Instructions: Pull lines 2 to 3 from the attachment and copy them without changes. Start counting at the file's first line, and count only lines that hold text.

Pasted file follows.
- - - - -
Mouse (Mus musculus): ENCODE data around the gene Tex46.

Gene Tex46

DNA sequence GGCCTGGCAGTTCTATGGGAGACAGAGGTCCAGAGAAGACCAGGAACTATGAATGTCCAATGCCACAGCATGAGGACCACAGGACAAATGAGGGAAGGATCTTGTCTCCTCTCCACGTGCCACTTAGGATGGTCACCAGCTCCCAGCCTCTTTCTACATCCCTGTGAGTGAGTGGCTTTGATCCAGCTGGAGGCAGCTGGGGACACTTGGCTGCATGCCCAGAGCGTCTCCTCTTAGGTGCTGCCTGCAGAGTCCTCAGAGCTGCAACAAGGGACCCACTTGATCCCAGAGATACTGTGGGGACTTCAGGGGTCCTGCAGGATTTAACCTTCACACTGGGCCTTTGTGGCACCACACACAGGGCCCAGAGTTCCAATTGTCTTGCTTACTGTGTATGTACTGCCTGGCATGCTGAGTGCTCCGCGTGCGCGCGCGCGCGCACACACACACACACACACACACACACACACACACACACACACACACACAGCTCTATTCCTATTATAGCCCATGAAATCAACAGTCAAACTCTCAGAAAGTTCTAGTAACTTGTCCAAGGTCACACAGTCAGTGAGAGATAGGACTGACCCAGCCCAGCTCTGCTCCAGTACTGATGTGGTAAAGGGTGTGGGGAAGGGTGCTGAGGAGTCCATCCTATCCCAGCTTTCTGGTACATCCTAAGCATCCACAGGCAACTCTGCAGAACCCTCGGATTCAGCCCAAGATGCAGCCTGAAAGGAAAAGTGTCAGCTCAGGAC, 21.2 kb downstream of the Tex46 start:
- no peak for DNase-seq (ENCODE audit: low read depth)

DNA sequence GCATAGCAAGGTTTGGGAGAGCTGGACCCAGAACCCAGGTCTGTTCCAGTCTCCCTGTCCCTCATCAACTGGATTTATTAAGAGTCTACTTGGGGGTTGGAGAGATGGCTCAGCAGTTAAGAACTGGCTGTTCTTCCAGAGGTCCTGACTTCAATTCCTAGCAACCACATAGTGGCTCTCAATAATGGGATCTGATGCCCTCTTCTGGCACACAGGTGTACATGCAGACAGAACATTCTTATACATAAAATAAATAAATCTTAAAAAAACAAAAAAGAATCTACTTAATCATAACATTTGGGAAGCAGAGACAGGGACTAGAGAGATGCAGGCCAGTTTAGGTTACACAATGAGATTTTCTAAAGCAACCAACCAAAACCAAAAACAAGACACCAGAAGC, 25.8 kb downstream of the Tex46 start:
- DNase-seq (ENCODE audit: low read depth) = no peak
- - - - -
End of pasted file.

Gene Tex46

DNA sequence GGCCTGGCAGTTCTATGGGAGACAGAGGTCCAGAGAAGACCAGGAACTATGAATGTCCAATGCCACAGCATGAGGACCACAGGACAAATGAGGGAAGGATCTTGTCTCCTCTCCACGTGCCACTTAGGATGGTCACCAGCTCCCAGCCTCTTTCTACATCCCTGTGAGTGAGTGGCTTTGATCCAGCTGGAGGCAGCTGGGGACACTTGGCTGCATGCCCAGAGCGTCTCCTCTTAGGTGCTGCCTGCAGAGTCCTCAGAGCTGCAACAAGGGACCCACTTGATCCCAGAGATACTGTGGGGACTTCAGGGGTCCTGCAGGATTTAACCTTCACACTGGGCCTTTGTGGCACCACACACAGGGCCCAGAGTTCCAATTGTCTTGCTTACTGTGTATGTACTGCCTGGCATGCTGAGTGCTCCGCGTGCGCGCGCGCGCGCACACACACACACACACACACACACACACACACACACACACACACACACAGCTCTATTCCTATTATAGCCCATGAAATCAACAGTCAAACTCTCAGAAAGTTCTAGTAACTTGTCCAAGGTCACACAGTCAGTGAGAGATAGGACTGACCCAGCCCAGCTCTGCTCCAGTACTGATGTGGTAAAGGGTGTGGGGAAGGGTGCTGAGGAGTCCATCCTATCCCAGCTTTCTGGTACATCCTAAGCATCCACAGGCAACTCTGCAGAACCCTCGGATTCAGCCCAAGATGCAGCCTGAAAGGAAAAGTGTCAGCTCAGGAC, 21.2 kb downstream of the Tex46 start: